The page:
- In America White Women Are on the Frontlines of the Covid-19 Pandemic More than Balck, Asian and Latina Women
- Women in Latvia, Estonia and Slovenia Are on the Frontlines of the Pandemic, While Those in Luxembourg, Korea and Japan Are Lagging Way Behind
These statements are stupid, insensitive, and untrue.
If making inaccurate claims disparaging women of color, and those who happen to be from Luxembourg, Korea and Japan is so obviously wrong, why is it okay to do it to men?
In short, it’s not.
Pushing the Narrative
In a bid to push the narrative ever further, UN Women has chosen to focus on what it calls “emerging gender data.”
In other words, more proof that women are and always have been disproportionately hit by the pandemic.
They do this in part by highlighting countries in which the death toll is highest among female healthcare workers with oversized graphs like this ones for Italy –
And this one for America –
Meanwhile, they “bury” those countries with high male death rates in smaller and less noticeable graphs farther down the page, like in the case of Uganda and Yemen, where the percentages of total male deaths are 72 and 68% respectively.
Granted, they’re listed alphabetically, so Uganda and Yemen naturally fall at the end.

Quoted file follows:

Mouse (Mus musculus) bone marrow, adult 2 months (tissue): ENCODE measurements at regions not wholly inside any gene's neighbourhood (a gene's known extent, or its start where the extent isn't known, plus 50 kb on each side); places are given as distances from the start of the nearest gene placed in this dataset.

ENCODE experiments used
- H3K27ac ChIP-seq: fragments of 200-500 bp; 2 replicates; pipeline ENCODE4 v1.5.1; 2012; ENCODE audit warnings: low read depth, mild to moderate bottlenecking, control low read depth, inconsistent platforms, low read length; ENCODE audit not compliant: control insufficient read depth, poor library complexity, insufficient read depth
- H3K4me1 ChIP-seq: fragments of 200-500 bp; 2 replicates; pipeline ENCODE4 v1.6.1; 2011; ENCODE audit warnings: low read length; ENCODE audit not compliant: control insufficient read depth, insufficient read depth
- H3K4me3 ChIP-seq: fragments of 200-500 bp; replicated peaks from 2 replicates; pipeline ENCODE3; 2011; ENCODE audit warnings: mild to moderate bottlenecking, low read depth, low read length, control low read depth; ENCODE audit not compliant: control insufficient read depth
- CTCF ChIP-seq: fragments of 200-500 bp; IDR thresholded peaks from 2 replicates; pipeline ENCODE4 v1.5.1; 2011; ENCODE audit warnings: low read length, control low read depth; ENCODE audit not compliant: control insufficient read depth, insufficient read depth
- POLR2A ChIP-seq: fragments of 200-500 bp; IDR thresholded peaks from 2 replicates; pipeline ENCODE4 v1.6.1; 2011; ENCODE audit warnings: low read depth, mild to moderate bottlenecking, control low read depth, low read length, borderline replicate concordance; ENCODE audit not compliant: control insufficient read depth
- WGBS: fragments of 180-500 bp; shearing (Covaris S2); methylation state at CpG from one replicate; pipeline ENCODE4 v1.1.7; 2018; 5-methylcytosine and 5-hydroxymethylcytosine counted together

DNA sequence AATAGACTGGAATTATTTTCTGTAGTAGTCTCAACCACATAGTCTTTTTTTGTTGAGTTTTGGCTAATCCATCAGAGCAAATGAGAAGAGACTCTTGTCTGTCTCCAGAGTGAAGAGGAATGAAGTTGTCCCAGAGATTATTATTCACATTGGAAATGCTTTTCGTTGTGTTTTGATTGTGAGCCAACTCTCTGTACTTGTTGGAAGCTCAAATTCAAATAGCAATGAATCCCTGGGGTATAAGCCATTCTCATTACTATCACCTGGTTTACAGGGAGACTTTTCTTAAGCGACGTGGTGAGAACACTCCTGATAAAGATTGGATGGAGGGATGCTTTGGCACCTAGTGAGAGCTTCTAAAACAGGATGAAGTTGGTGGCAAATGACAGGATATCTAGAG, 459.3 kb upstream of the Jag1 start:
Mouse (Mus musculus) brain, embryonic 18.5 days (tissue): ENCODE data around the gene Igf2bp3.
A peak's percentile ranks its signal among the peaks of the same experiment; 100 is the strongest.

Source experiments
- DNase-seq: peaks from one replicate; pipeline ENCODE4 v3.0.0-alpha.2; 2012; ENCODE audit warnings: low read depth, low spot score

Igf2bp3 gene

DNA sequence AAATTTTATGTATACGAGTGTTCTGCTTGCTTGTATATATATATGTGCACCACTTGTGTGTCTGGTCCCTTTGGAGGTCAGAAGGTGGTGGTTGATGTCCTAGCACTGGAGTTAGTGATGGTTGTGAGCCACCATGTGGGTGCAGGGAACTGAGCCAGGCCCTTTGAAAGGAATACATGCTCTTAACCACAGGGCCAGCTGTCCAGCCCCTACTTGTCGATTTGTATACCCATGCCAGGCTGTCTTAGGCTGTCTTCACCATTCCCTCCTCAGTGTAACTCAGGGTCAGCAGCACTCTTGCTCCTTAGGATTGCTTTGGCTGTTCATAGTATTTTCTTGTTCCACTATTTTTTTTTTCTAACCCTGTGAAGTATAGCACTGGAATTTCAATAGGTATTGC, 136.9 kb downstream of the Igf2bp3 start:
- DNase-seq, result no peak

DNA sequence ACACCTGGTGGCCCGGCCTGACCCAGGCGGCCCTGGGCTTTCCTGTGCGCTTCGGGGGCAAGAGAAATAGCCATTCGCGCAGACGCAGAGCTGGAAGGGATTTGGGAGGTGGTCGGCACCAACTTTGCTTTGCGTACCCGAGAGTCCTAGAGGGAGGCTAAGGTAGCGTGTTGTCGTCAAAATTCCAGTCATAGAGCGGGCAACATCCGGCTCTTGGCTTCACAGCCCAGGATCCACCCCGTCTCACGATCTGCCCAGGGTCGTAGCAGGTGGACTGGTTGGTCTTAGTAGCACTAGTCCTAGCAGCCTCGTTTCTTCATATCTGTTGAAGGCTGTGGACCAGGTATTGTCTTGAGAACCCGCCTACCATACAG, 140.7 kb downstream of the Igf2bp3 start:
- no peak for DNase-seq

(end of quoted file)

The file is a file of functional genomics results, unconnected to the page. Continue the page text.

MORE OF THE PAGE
But only three countries – America, Spain and Italy – those with the highest Covid-19 death rates for women – were shown using larger graphs and listed above the others.
Perhaps it’s to give the reader the impression that it’s a one-sided phenomenon, when it’s certainly not.
Another common thread in many of the aforementioned articles, is that though women make up the bulk of health sector workers they’re still woefully underrepresented in high-skilled jobs like surgeons and specialists.
If the numbers were reversed and men held between 70 and 80% of total healthcare jobs, proponents of equality would consider it proof that the industry was patriarchal and misogynistic.
When the roles are flipped however, there’s nary a mention of matriarchy and misandry as evidenced from the lack of men in those fields.
But ironically, statistics show that there’s a silver lining to this dark cloud, though it probably won’t get much press.
According to the Association of American Medical Colleges (AAMC), in 2019 for the first time ever, women made up more than 50% of students in America’s medical schools. Of course this is largely due to most teachers today doing their best to leave boys behind.
A January 2021 article in the Pulmonology Journal stated that –
- Most of the “heroes” on the frontline of the pandemic are women
- Covid-19 pandemic lockdowns and restrictions disproportionately impact female workers
- The high proportion of female healthcare workers infection in Italy, Spain and the United States may have been caused by personal protective equipment designed for men
- The Covid-19 related mortality rate for men is “significantly higher” than for women
Anyone else tired of claims, facts, figures, data and statistics?
For once, can we all agree that…
From orderlies, security guards and informal caregivers to EMTs, doctors and nurses, all healthcare workers regardless of race, gender and nationality are doing everything they can to stop the pandemic in its tracks. They’re all facing the same risks and sacrifices, and all deserve credit for it.